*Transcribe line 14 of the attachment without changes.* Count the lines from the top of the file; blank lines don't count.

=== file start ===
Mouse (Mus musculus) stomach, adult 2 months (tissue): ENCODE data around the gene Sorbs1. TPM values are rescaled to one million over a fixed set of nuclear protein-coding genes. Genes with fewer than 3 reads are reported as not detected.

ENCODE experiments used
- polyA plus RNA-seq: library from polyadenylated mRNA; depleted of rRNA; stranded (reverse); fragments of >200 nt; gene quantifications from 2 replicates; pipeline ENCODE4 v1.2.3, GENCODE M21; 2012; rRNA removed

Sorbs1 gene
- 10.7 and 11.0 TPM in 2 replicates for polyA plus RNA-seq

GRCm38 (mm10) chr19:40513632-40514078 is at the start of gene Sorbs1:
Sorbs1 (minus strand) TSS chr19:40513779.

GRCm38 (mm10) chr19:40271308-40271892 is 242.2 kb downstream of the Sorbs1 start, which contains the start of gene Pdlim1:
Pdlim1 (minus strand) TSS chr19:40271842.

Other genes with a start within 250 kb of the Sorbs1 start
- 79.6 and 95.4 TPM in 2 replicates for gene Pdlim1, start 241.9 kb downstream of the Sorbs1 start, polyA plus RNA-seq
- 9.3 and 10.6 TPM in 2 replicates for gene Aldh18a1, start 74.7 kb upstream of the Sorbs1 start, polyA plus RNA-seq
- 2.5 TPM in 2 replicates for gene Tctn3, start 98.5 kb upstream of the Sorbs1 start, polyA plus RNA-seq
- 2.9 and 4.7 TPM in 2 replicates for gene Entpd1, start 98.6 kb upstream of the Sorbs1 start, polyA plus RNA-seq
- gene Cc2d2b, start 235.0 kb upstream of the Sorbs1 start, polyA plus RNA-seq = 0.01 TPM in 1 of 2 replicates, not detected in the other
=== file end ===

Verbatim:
- 2.9 and 4.7 TPM in 2 replicates for gene Entpd1, start 98.6 kb upstream of the Sorbs1 start, polyA plus RNA-seq